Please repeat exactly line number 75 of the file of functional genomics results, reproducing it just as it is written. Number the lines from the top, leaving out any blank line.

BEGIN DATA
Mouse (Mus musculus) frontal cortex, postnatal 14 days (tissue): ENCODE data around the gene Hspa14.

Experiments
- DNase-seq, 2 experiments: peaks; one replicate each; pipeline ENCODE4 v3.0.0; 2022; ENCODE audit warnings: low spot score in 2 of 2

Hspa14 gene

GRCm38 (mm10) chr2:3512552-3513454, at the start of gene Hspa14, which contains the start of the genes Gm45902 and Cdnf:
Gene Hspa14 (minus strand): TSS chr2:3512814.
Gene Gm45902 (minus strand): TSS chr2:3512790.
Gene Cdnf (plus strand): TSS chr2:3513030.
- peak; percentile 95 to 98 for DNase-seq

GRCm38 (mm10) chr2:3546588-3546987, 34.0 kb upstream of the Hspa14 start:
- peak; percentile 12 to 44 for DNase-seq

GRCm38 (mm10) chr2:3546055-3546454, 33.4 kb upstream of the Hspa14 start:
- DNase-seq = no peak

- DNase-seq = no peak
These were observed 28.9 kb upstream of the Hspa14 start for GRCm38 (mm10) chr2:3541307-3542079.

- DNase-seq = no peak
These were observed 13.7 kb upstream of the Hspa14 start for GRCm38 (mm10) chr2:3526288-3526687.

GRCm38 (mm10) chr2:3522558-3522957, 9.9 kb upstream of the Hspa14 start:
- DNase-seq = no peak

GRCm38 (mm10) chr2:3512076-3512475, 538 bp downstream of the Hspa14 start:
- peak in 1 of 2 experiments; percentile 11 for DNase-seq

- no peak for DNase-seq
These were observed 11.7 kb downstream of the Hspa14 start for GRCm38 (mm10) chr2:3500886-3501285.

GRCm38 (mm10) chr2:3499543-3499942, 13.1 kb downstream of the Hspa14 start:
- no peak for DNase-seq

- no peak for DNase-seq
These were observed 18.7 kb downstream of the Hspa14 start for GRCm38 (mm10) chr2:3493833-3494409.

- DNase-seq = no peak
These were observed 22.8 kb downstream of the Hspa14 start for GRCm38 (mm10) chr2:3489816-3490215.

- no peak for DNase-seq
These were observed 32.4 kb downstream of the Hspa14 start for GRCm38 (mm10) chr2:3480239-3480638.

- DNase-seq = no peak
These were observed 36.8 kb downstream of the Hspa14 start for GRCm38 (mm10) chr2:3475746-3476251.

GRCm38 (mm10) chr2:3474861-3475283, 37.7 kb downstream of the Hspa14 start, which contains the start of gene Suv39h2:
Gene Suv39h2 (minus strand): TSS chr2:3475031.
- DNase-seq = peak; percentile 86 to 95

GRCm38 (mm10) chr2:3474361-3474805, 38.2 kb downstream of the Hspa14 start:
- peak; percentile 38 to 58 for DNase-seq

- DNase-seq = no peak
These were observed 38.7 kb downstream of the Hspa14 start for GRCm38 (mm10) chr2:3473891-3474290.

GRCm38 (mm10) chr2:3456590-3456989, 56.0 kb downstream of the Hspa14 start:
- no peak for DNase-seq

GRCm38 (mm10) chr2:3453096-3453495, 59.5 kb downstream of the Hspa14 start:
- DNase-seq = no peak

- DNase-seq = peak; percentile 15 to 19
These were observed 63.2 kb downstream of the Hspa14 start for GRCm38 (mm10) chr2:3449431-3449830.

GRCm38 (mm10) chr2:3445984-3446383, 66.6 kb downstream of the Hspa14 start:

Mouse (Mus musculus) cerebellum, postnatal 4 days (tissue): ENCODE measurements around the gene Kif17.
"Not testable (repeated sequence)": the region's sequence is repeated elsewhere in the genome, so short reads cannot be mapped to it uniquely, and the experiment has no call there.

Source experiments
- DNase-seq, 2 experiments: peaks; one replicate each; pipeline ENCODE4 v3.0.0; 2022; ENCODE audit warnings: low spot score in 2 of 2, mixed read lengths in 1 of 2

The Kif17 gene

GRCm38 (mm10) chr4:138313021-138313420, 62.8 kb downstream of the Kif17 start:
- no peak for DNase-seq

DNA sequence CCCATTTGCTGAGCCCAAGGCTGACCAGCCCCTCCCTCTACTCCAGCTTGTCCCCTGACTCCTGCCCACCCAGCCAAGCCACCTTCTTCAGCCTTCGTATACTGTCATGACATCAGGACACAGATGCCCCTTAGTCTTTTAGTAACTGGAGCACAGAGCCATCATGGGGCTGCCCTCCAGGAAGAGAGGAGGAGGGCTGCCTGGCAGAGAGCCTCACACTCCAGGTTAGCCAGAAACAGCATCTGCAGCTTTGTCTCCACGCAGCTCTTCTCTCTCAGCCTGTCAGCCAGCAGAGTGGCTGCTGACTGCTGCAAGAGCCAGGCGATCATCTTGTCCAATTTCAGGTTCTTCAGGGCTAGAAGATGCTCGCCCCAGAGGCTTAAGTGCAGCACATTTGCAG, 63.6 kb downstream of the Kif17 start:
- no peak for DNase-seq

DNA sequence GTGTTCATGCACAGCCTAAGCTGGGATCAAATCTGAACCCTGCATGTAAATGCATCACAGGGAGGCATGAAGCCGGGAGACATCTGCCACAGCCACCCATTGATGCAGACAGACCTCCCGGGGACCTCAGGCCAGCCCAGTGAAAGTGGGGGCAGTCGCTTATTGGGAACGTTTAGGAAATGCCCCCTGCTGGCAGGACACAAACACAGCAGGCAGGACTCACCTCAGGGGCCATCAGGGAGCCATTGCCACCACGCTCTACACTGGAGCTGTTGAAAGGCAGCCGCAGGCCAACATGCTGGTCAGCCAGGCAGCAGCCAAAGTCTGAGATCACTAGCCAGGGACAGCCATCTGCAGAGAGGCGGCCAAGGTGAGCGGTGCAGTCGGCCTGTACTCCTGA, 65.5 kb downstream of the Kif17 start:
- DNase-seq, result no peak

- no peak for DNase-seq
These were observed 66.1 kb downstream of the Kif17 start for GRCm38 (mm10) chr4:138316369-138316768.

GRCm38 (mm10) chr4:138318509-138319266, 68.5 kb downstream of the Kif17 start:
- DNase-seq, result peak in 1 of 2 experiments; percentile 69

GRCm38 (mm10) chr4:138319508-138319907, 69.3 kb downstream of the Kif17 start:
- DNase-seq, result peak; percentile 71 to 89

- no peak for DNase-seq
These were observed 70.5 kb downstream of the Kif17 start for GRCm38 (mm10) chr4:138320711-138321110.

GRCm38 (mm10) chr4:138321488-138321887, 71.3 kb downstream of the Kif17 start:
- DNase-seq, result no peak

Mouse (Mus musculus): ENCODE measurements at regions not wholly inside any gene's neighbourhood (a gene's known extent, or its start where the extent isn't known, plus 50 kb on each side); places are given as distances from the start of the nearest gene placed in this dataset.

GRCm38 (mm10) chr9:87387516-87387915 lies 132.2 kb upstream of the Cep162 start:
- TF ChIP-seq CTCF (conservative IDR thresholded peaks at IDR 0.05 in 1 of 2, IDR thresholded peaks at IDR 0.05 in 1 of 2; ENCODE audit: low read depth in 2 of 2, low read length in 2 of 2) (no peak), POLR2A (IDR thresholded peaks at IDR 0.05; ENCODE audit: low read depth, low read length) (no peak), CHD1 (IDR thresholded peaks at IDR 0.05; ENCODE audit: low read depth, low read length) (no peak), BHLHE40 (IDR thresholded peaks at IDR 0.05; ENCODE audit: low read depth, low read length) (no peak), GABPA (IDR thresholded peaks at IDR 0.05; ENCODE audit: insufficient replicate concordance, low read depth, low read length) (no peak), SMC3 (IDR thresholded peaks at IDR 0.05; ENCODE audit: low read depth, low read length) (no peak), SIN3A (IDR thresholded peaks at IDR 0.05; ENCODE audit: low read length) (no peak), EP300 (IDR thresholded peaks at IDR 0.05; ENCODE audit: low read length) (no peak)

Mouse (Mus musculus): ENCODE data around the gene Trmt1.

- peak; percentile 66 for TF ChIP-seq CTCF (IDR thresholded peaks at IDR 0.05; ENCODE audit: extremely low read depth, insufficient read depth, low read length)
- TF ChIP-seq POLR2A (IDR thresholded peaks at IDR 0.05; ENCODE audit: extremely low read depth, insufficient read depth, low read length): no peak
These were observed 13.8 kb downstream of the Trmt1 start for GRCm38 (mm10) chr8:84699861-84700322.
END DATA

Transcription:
These were observed 13.8 kb downstream of the Trmt1 start for GRCm38 (mm10) chr8:84699861-84700322.